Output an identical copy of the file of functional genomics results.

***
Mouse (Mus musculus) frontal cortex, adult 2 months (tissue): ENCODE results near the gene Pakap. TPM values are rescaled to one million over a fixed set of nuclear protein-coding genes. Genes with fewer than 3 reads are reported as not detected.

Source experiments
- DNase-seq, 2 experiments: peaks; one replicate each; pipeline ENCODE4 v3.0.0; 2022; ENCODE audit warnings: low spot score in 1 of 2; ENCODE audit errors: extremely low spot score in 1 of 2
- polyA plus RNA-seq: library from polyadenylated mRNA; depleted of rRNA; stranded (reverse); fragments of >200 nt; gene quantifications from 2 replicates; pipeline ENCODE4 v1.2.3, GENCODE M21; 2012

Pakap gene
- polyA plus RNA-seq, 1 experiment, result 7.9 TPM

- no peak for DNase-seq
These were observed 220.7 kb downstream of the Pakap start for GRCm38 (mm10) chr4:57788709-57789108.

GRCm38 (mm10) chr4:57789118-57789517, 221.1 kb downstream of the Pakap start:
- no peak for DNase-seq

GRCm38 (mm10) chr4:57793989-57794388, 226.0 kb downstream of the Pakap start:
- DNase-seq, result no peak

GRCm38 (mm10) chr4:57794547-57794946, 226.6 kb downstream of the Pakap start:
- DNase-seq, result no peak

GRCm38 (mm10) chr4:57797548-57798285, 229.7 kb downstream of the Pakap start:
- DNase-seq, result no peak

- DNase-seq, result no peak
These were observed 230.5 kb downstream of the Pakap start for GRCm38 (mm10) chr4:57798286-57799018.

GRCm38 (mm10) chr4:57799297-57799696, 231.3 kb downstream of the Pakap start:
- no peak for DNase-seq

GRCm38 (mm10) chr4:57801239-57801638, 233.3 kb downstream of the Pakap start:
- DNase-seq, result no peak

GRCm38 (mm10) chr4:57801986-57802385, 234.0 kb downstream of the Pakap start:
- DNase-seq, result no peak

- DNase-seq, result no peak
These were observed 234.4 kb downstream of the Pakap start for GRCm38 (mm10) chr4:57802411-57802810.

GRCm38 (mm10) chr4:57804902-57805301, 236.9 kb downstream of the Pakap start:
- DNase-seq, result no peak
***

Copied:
Mouse (Mus musculus) frontal cortex, adult 2 months (tissue): ENCODE results near the gene Pakap. TPM values are rescaled to one million over a fixed set of nuclear protein-coding genes. Genes with fewer than 3 reads are reported as not detected.

Source experiments
- DNase-seq, 2 experiments: peaks; one replicate each; pipeline ENCODE4 v3.0.0; 2022; ENCODE audit warnings: low spot score in 1 of 2; ENCODE audit errors: extremely low spot score in 1 of 2
- polyA plus RNA-seq: library from polyadenylated mRNA; depleted of rRNA; stranded (reverse); fragments of >200 nt; gene quantifications from 2 replicates; pipeline ENCODE4 v1.2.3, GENCODE M21; 2012

Pakap gene
- polyA plus RNA-seq, 1 experiment, result 7.9 TPM

- no peak for DNase-seq
These were observed 220.7 kb downstream of the Pakap start for GRCm38 (mm10) chr4:57788709-57789108.

GRCm38 (mm10) chr4:57789118-57789517, 221.1 kb downstream of the Pakap start:
- no peak for DNase-seq

GRCm38 (mm10) chr4:57793989-57794388, 226.0 kb downstream of the Pakap start:
- DNase-seq, result no peak

GRCm38 (mm10) chr4:57794547-57794946, 226.6 kb downstream of the Pakap start:
- DNase-seq, result no peak

GRCm38 (mm10) chr4:57797548-57798285, 229.7 kb downstream of the Pakap start:
- DNase-seq, result no peak

- DNase-seq, result no peak
These were observed 230.5 kb downstream of the Pakap start for GRCm38 (mm10) chr4:57798286-57799018.

GRCm38 (mm10) chr4:57799297-57799696, 231.3 kb downstream of the Pakap start:
- no peak for DNase-seq

GRCm38 (mm10) chr4:57801239-57801638, 233.3 kb downstream of the Pakap start:
- DNase-seq, result no peak

GRCm38 (mm10) chr4:57801986-57802385, 234.0 kb downstream of the Pakap start:
- DNase-seq, result no peak

- DNase-seq, result no peak
These were observed 234.4 kb downstream of the Pakap start for GRCm38 (mm10) chr4:57802411-57802810.

GRCm38 (mm10) chr4:57804902-57805301, 236.9 kb downstream of the Pakap start:
- DNase-seq, result no peak